Environmental horticulture student interns at California berry farm

Dylan hendrix strawberry plant intern DriscollDylan Hendrickson, a senior majoring in Environmental Horticulture, put his education to work this summer at Driscoll’s, a fourth-generation family berry business in Corralitos, California.

Hendrickson grew young plants in both a tissue culture lab and an outdoor nursery setting.  He worked on research projects including exploring the effects of salts, plant hormones and gelling agents in growing media and examining the use of water pulse mats to save water.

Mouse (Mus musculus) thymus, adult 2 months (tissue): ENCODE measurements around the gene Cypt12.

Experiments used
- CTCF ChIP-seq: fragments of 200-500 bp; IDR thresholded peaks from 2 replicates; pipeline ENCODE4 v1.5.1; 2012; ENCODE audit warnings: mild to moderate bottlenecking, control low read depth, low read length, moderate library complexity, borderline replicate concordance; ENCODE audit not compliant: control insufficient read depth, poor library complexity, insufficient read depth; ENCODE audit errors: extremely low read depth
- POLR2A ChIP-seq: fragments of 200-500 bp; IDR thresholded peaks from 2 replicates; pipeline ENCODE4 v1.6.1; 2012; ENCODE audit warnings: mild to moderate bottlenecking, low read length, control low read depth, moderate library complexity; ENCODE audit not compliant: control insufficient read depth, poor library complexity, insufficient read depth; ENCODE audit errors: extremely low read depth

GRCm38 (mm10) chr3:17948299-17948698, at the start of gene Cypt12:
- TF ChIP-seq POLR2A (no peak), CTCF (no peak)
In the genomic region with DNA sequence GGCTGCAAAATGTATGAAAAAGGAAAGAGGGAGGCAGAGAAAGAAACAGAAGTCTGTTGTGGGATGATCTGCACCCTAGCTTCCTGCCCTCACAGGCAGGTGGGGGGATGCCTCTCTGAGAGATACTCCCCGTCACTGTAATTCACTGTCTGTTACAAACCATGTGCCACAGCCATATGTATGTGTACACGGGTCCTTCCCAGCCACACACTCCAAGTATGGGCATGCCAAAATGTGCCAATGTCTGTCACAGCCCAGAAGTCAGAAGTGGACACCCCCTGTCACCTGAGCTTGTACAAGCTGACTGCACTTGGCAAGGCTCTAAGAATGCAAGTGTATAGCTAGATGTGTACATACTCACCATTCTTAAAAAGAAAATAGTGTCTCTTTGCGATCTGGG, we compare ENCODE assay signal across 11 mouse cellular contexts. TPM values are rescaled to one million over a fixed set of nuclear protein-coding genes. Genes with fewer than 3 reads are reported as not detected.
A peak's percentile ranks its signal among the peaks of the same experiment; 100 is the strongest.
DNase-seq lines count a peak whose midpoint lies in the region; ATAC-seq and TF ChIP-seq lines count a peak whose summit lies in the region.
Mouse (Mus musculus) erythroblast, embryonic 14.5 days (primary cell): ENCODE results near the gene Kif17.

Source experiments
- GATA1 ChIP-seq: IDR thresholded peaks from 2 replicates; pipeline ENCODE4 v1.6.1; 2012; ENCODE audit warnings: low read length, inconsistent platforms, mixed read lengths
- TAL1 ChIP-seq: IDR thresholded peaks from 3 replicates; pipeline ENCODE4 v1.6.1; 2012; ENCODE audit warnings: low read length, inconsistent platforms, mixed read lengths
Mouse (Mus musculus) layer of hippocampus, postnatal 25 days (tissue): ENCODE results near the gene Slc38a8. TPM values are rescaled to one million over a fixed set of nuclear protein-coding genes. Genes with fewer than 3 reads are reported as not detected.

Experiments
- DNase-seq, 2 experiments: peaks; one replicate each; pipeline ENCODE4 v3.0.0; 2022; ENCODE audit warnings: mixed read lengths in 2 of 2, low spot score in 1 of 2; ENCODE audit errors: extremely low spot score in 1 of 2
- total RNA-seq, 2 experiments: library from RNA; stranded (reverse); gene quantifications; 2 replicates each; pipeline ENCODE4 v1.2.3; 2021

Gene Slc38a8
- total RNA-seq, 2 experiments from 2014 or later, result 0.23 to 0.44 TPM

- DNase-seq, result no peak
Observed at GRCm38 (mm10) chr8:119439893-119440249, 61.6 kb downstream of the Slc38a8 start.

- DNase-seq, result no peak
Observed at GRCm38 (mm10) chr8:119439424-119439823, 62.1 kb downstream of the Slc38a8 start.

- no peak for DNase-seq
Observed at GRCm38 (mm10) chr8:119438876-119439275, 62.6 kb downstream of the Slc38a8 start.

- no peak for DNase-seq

Driscoll’s controls roughly one-third of the six-billion-dollar U.S. berry market, including conventional and organic strawberries, blackberries, raspberries and high-bush blueberries. The company develops proprietary breeds of berries; licenses them to approved Driscoll’s growers in California, Mexico and other regions; and sells the fruit in the fresh section of grocery stores. The company also owns a farming company, which grows about a third of Driscoll’s fruit.